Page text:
at:

http://physics.sdrodrian.com

and in a plain/simple English language
which even a six year old can follow.

See if you can,

### Aardvark

Nov 4, 2009, 6:53:45 AM11/4/09
to
On Nov 1, 3:39 am, Tomm Carr
<TommC...@Gmail.com> wrote:

> Aardvark wrote:
>> The Ping-Pong Ball and The Sun.
>
>> [When it is at the Sun's surface,
>> the pull of the Sun's gravity on
>> the ping-pong ball will be at its
>> maximum.]
>
>> The instant the ping-pong ball plunges
>> past the surface of the Sun, the pull of
>> the Sun's gravity on the ping-pong ball
>> will begin to decrease.
>
>> [This is because as the ping-pong ball
>> travels closer and closer to the center
>> of the Sun: the mass pulling on the
>> ping-pong ball is decreasing, all the time
>> that there will be a growing amount of
>> Sun-mass behind it pulling back on it.]
>
>> Once the ping-pong ball reaches the center
>> of the Sun it will achieve gravity equilibrium
>> and lie forever suspended there (at the exact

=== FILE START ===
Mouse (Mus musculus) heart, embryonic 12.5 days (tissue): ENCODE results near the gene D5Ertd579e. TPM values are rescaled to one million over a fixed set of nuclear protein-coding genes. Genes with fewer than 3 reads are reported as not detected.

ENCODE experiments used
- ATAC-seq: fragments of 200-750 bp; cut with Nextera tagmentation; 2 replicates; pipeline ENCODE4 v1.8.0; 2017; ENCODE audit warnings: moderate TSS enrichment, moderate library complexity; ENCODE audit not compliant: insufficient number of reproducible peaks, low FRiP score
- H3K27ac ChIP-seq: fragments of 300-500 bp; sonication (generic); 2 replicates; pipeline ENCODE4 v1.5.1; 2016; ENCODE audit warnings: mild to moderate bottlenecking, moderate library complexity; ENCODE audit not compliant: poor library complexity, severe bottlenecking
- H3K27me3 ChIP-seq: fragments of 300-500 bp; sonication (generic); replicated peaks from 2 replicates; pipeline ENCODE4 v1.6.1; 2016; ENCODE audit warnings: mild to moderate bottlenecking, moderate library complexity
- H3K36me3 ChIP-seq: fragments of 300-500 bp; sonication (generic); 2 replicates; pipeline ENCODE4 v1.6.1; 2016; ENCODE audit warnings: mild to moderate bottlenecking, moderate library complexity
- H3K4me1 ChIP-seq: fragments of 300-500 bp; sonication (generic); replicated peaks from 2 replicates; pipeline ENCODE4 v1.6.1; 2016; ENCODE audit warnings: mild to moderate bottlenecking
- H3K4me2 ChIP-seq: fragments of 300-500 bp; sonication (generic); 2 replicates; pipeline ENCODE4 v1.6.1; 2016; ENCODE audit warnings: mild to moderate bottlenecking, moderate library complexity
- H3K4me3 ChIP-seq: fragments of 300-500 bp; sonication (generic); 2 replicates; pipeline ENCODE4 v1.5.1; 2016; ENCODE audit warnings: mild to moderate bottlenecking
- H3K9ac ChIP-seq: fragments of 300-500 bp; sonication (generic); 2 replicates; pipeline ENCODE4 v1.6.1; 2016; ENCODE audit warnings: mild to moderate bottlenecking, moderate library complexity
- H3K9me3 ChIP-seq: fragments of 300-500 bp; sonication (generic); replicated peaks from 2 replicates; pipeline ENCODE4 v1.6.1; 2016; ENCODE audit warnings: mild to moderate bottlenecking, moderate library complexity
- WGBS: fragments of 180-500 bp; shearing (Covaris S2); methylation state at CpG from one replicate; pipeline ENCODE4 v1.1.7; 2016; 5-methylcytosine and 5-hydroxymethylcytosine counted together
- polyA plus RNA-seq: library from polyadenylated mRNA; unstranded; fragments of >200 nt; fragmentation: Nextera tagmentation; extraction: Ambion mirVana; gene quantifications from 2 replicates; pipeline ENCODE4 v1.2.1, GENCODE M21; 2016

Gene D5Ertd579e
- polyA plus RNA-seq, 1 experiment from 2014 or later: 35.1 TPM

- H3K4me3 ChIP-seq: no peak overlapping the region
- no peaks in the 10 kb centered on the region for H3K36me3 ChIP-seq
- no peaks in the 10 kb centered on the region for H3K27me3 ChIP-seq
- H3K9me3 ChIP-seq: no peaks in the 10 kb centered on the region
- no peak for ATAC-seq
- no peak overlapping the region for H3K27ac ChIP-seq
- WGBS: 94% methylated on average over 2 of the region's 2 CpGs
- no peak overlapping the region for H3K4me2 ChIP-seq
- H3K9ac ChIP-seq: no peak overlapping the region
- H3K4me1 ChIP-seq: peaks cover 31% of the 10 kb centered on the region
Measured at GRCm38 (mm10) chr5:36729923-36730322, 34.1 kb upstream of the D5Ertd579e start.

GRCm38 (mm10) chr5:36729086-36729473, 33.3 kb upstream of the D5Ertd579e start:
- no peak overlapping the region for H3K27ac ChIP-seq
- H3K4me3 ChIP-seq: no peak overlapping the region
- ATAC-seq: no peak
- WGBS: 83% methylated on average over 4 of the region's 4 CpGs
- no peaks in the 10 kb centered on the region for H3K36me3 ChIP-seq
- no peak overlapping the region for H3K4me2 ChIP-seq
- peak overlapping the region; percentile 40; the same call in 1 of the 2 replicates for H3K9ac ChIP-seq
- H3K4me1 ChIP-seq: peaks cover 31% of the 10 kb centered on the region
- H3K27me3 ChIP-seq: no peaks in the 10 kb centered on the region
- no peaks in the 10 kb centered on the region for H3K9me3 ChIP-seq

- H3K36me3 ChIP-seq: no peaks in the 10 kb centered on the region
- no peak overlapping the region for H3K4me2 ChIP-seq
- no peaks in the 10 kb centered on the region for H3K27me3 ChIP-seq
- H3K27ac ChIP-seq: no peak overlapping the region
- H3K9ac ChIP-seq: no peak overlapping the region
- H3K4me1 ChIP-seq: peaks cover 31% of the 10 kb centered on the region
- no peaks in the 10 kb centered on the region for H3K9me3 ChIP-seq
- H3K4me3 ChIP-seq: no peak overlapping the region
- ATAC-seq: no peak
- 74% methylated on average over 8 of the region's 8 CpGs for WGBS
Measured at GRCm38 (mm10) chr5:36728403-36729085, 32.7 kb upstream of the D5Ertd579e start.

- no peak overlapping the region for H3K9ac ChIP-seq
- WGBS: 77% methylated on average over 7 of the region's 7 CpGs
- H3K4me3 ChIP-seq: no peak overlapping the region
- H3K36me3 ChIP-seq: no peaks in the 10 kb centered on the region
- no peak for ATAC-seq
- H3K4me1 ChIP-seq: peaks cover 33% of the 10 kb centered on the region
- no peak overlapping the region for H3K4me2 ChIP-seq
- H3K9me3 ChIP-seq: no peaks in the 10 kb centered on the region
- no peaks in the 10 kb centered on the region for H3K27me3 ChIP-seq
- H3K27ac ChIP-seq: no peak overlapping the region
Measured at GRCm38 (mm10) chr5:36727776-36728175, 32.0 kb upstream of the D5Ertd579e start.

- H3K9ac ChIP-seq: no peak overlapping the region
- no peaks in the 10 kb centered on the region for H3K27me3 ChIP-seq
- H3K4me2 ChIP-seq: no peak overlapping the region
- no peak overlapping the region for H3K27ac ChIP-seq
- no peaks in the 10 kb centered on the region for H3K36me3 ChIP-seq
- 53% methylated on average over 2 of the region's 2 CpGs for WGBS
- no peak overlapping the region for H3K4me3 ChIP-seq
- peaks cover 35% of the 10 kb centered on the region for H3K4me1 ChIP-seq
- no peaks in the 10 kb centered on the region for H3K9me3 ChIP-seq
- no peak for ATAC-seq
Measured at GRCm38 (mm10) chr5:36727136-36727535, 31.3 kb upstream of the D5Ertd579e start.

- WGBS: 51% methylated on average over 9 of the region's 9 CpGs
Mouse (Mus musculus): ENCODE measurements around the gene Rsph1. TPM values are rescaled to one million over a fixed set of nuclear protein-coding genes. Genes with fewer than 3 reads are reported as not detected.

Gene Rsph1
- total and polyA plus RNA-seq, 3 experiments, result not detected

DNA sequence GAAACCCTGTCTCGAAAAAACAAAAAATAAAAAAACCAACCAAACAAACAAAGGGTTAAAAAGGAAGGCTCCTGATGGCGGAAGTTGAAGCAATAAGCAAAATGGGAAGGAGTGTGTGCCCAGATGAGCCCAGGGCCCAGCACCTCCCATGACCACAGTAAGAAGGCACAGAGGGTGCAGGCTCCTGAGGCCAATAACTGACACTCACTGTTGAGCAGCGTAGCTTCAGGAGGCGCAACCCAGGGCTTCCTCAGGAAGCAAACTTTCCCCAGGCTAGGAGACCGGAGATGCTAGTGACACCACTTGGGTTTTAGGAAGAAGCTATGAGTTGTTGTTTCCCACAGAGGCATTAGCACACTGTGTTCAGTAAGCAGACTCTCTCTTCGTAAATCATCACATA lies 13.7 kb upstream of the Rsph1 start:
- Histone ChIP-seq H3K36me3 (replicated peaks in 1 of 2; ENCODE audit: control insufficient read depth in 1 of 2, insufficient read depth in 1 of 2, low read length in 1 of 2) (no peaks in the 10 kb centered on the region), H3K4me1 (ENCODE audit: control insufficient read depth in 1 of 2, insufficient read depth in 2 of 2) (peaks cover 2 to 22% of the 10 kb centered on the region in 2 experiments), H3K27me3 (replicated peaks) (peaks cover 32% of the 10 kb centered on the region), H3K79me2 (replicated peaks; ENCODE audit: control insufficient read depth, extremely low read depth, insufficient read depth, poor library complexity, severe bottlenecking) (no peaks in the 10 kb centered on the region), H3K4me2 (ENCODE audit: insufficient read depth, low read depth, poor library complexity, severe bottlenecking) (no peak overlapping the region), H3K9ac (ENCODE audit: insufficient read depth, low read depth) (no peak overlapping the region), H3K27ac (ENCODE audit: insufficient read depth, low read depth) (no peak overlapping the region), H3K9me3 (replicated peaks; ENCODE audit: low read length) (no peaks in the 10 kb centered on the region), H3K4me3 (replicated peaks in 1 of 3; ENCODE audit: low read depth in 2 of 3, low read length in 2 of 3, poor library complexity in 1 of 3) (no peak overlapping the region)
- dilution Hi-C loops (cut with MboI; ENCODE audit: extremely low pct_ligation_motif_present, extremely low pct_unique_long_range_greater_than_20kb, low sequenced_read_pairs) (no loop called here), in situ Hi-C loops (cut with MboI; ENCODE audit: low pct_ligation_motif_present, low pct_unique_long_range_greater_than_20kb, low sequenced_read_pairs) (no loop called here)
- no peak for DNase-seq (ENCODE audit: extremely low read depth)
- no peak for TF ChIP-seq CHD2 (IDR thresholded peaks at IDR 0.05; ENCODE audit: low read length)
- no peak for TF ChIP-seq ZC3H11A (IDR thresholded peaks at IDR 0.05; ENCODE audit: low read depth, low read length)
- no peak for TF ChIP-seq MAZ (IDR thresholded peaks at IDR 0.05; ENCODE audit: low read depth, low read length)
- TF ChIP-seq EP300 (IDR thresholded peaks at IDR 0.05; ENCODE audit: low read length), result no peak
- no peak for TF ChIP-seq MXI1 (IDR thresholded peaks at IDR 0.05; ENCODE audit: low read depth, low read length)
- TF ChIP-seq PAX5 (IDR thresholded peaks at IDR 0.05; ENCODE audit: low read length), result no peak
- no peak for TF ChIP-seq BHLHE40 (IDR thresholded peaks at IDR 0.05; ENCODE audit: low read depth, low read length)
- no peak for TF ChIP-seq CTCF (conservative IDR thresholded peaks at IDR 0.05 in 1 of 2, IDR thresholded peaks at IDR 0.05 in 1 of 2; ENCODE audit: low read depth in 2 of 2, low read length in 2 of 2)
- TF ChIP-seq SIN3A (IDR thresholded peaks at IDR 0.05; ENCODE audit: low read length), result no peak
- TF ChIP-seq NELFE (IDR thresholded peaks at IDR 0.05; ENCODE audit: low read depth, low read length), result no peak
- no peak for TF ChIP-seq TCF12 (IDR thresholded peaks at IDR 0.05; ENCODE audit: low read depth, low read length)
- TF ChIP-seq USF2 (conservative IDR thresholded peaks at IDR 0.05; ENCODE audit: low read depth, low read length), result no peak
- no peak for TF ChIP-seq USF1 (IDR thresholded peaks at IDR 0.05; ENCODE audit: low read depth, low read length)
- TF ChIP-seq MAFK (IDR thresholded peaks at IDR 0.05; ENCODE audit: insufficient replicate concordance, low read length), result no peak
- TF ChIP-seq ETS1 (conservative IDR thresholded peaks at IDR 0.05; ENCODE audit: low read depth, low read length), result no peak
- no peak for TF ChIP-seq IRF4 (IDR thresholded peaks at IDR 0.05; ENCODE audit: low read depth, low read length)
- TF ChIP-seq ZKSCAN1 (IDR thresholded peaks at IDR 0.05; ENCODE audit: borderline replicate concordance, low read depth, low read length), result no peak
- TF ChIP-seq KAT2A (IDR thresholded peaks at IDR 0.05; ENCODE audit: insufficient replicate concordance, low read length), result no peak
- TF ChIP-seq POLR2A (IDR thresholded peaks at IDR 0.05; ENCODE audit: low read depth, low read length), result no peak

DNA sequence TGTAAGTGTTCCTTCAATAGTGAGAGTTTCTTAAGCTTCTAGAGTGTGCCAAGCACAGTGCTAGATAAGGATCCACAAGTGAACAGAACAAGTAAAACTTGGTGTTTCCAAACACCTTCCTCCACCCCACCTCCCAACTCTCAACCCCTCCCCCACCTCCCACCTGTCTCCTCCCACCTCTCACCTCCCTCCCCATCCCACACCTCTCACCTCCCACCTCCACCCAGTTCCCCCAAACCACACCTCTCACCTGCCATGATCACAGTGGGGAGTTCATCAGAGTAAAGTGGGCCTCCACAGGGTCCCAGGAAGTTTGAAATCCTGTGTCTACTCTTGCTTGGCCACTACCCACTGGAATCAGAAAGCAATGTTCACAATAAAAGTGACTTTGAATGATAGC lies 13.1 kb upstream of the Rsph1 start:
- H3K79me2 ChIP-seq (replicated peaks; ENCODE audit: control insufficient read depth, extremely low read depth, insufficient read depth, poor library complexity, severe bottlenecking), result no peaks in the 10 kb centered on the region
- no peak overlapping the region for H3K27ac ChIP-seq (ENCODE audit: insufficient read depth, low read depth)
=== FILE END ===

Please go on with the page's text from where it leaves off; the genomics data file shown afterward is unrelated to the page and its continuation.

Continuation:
>> center of a great hollow).
>
>> Conclusions from the above
>> thought experiment:
>
> Your conclusions are flawed for
> a very simple reason.

Thank God! I hate it when my conclusions
are flawed because of very complex reasons.

> What you have done
> is a rhetorical sleight-of-hand which,
> like a good magician, gets us
> looking in one direction while the action
> is taking place in the other.

See: This is why there should be a law
against those TV programs that reveal how
the tricks of magicians like me are done.

> You get everyone looking only at gravity
> and missing the other forces at work.

That's in the other forces' work contract.

> What you say about gravity is true: it is